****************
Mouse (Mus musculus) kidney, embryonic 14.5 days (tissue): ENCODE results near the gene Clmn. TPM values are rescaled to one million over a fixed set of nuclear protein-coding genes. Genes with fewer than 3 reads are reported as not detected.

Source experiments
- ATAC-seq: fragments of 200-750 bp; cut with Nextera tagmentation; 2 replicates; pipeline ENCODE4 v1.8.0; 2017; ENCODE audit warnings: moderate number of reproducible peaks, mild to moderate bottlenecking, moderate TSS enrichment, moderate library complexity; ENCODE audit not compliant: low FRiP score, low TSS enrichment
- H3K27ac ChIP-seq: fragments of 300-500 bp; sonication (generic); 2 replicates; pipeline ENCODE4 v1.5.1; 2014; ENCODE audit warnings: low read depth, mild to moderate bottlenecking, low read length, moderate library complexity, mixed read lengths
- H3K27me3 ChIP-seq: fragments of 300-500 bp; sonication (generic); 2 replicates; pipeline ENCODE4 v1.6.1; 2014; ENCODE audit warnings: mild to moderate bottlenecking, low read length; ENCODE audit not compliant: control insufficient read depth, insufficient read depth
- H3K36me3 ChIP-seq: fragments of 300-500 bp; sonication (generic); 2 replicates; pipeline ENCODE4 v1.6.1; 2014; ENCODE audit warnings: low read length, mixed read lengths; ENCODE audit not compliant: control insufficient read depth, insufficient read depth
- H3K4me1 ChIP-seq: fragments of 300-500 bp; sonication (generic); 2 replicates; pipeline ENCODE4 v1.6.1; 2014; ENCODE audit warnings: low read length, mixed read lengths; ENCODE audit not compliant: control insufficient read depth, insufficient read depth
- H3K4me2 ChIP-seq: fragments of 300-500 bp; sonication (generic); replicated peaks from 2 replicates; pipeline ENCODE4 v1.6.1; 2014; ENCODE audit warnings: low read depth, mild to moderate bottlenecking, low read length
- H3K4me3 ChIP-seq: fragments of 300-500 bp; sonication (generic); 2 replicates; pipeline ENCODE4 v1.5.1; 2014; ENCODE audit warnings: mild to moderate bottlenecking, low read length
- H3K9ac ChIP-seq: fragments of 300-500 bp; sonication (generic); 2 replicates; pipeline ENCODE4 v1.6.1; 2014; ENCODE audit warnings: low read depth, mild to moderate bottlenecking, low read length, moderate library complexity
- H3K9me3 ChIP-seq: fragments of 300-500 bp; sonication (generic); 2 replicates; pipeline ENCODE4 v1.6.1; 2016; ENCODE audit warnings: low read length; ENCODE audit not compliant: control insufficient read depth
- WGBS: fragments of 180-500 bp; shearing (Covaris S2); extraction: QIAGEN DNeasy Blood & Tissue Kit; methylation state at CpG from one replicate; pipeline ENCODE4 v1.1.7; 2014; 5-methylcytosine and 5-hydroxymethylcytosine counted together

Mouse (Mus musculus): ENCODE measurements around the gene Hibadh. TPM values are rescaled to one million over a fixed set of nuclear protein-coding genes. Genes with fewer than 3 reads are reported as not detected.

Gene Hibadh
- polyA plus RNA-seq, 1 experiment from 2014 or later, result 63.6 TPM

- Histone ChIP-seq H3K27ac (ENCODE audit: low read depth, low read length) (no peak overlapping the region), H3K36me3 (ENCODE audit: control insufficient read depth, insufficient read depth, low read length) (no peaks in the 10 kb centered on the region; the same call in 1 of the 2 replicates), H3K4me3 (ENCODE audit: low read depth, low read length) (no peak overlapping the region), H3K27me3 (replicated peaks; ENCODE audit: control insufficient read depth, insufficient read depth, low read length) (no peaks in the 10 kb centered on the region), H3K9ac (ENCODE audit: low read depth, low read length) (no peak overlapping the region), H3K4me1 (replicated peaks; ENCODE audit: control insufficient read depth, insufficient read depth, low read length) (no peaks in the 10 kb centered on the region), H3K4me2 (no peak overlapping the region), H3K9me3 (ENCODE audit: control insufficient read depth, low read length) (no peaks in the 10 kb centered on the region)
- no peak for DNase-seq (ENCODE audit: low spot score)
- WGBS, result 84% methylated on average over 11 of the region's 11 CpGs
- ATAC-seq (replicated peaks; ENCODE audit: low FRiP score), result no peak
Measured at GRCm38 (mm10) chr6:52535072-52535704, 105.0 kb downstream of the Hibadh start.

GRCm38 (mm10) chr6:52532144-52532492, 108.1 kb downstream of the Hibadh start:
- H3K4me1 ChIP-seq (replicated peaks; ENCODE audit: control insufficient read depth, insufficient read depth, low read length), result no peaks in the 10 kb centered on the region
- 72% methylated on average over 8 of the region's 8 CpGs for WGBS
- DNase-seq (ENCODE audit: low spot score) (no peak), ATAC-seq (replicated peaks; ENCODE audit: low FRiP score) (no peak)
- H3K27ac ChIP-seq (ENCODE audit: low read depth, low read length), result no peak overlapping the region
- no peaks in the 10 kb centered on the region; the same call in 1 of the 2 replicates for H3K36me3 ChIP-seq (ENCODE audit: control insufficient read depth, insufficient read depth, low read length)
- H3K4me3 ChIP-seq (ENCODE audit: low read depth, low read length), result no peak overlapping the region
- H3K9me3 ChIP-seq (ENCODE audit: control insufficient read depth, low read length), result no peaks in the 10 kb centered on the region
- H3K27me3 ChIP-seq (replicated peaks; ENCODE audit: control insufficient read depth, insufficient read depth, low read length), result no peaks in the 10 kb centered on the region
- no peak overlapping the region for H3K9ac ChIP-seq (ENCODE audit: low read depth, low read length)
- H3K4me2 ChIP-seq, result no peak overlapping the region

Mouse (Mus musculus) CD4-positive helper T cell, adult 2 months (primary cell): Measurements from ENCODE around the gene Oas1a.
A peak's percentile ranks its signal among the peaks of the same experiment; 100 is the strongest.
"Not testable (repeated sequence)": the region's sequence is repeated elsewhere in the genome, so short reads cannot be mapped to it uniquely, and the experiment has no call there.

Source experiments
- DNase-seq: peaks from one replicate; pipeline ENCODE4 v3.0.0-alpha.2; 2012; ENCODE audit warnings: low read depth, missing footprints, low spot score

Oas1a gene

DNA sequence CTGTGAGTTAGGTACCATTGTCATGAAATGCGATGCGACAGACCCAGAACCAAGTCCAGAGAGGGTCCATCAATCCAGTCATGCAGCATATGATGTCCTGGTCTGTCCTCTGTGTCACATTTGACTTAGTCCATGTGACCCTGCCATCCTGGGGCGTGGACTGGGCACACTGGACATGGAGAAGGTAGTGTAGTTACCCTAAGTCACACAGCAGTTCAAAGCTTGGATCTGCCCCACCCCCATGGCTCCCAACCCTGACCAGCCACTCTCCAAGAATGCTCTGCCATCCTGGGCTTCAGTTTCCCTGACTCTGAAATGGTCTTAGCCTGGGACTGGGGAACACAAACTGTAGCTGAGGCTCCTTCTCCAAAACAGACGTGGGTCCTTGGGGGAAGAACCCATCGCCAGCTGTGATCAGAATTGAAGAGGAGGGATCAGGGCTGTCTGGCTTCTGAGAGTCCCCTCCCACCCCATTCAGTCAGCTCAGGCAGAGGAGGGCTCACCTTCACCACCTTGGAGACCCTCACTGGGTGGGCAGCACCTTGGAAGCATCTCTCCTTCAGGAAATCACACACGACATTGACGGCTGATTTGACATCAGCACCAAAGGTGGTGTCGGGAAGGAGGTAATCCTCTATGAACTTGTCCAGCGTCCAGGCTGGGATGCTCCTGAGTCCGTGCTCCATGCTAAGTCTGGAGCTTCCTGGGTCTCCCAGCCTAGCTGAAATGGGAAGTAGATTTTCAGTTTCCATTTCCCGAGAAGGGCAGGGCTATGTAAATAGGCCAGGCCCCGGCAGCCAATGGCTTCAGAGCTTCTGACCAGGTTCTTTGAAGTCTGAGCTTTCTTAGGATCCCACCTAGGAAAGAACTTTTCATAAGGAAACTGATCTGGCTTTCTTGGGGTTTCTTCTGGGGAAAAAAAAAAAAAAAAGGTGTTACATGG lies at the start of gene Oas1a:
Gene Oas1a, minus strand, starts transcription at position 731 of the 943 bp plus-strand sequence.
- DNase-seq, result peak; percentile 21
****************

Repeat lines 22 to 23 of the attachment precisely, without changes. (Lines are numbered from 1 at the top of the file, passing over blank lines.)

- H3K4me1 ChIP-seq (replicated peaks; ENCODE audit: control insufficient read depth, insufficient read depth, low read length), result no peaks in the 10 kb centered on the region
- 72% methylated on average over 8 of the region's 8 CpGs for WGBS